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Safety First

July 16, 2020 pm31 6:39 pm

That’s the message! We hear it a lot. I’ve written it. Mulgrew’s said it. It’s a sentiment many of us share. But me saying it or Mulgrew writing it or you thinking it – none of that makes it true.

Me writing “Safety First!”, shouting “Safety First!”, repeating “Safety First! Safety First! Safety First!” doesn’t make it true.

I have been saying it a lot. I started mid-June, when the DoE first revealed their plan-that-was-not-really-a-plan. I didn’t direct it at the DoE, I directed it, “Safety First!” at the union president, who rah-rah’ed a response to the DoE, leaving safety an afterthought. Here’s the DoE June 8 draft non-plan. And here’s Mulgrew’s very weak response of June 11 (preceded by my suggestion to his communication people, how to write for Mulgrew in the future. Safety First!). After that he put out a better e-mail, and he was quite good in the June 17 Delegate Assembly and at the June 18 Virtual Town Hall.

“Safety First!” only counts if you say it when it counts. I  have a “right on!” “Safety first” message from Mulgrew on July 2, before the DoE released its latest non-safety-oriented non-plan.

School buildings should only reopen in the fall — even on a limited basis — if the safety of students, staff and families is assured.

Rah-rah! Our union president has it right! But, um, not so fast. Fast forward six days. The DoE’s actual safety-compromising, vague, non-plan was issued the morning of July 8. That afternoon Mulgrew wrote again:

We believe a blended learning model, with students in class on some days and remote on others, balances our safety concerns with the need to bring students back.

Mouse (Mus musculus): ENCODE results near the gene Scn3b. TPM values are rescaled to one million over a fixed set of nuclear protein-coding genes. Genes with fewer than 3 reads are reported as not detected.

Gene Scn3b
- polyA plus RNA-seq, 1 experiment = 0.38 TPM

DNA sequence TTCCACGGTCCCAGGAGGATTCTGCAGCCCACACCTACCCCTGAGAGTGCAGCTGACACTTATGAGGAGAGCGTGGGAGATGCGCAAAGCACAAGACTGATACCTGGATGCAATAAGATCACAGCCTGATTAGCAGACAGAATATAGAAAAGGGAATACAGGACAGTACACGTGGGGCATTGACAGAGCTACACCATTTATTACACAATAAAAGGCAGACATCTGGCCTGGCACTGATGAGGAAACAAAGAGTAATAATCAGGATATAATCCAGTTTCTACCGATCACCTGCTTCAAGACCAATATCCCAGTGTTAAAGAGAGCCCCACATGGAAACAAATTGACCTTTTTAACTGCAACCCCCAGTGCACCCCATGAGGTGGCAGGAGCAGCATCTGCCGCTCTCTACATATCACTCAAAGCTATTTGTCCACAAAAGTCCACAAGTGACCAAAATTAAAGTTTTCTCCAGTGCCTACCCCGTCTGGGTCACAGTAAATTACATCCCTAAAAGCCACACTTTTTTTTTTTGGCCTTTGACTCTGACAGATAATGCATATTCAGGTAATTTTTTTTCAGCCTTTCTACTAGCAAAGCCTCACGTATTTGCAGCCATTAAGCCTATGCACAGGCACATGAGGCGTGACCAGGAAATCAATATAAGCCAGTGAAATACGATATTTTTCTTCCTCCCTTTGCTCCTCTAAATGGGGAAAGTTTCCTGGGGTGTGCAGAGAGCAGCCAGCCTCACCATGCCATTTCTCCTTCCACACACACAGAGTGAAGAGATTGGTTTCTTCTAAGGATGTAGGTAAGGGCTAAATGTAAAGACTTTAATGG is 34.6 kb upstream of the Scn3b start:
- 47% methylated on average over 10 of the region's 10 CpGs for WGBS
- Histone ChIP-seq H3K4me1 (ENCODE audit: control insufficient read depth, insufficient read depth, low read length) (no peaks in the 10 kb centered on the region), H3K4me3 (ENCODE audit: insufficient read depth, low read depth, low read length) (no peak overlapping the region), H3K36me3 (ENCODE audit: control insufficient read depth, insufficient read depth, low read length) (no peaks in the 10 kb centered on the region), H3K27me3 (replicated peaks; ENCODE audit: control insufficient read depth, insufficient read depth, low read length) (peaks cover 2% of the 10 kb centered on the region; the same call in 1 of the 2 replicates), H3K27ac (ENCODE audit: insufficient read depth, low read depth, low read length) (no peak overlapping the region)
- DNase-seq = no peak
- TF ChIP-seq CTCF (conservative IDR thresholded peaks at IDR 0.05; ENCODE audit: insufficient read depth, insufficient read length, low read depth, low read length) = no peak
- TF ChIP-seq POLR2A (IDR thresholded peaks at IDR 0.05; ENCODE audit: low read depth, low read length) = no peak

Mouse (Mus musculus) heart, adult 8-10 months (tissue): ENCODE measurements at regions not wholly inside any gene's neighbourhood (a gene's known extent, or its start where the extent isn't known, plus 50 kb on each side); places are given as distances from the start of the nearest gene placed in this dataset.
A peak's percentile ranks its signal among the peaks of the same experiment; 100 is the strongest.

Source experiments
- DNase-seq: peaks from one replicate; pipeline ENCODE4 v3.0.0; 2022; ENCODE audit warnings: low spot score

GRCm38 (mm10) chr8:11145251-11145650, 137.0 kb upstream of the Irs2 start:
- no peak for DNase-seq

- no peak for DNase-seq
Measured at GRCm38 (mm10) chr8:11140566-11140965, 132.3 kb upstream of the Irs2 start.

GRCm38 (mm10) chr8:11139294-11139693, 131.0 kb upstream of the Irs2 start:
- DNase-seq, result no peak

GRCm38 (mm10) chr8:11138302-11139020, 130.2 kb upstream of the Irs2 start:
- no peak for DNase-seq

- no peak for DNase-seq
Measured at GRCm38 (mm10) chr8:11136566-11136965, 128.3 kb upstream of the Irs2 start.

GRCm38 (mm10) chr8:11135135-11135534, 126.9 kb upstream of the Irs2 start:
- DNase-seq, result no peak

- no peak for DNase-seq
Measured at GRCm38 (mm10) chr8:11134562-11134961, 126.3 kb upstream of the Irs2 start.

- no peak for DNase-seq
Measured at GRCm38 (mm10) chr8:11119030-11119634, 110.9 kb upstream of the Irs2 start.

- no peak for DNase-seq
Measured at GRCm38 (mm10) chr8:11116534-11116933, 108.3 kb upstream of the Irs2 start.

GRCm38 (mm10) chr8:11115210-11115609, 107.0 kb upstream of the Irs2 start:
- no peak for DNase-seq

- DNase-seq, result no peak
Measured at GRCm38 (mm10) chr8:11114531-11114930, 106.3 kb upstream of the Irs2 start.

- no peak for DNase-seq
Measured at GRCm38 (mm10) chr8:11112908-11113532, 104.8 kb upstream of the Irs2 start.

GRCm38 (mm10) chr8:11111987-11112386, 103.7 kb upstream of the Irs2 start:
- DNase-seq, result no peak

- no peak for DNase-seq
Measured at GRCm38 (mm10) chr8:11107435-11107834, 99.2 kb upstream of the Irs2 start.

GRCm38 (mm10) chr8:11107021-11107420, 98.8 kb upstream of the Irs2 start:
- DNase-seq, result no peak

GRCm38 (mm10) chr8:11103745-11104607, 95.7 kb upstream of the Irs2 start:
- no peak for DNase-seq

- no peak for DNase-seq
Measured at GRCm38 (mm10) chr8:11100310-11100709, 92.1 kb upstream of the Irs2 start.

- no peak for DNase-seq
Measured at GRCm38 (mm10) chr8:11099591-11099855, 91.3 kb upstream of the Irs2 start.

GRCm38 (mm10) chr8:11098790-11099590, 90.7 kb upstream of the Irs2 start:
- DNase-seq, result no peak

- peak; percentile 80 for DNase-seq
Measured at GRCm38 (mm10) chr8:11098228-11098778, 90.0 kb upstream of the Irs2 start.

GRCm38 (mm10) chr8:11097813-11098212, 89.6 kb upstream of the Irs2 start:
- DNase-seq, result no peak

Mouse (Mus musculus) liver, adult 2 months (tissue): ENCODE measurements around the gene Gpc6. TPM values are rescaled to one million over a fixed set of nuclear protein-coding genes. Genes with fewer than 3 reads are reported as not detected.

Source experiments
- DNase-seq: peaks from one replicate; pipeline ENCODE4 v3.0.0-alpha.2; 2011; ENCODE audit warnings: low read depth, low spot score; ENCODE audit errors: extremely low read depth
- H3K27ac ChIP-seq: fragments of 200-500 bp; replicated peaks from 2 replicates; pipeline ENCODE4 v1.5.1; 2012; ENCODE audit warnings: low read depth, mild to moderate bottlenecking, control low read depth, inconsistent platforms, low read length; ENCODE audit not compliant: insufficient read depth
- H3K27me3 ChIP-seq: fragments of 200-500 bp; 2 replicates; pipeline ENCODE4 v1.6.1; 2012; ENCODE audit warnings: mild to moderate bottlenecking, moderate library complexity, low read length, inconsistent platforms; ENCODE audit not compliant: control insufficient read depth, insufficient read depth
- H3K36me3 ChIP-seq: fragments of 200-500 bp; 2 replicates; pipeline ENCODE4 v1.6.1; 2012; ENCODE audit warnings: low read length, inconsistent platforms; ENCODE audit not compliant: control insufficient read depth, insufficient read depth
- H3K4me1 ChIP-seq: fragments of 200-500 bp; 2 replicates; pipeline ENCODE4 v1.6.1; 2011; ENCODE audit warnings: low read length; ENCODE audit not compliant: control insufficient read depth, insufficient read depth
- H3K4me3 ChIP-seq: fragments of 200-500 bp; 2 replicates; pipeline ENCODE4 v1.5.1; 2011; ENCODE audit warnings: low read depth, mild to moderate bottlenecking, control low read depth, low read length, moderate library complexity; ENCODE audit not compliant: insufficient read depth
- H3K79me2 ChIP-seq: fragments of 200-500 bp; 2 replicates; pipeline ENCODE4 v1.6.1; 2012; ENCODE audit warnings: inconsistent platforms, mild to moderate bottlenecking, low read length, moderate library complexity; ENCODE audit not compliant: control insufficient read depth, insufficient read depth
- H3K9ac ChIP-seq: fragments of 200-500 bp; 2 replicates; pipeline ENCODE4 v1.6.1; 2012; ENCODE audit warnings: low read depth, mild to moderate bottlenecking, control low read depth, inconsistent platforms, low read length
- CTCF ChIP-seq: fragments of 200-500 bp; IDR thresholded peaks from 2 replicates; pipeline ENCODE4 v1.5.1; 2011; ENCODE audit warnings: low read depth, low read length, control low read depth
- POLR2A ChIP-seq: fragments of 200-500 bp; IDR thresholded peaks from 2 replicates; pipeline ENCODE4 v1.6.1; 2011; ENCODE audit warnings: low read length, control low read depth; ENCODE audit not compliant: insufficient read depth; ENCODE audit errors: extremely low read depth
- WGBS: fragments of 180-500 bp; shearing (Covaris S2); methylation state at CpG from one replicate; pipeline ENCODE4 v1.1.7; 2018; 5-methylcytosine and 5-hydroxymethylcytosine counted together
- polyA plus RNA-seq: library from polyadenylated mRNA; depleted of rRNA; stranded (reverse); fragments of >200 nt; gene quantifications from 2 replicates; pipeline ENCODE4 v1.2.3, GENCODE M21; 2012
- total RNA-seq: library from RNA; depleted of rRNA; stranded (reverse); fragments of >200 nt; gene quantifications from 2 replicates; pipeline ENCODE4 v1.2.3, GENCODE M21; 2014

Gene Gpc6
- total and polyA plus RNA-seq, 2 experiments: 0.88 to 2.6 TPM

Rah what? What happened to the tough “Safety First!” Mulgrew? Apparently “Safety First!” Mulgrew was back on the radio, this week. We shouldn’t need to listen to the story to know which one will show up.

Mulgrew writing “Safety First!” on Monday and Wednesday, but forgetting “Safety First!” on Tuesday and Thursday doesn’t count.

But that’s not our biggest problem. I’m pissed that during the biggest test of the UFT since I’ve been a member they keep misplacing their backbone. But the policy itself, the non-plan, that belongs to the DoE.

I’ve heard that the UFT and CSA and outside groups were involved with formulating the policy. Perhaps. But the plan has Richard Carranza’s name on it. It belongs to the NYC Department of Education. And the Carranza plan puts safety last. Literally.

Schools are supposed to be formulating academic programs and schedules and policies. Schools are supposed to be communicating to families about schedules. Schools are supposed to submit preliminary plans to the Department of Education next week. Schedules. Schedules, schedules, schedules.

What’s missing? Safety. The New York City Department of Education has literally put safety last.

  • Wash stations and hand sanitizer stations? They are working on them (except nothing is happening in the school, so no idea what that means)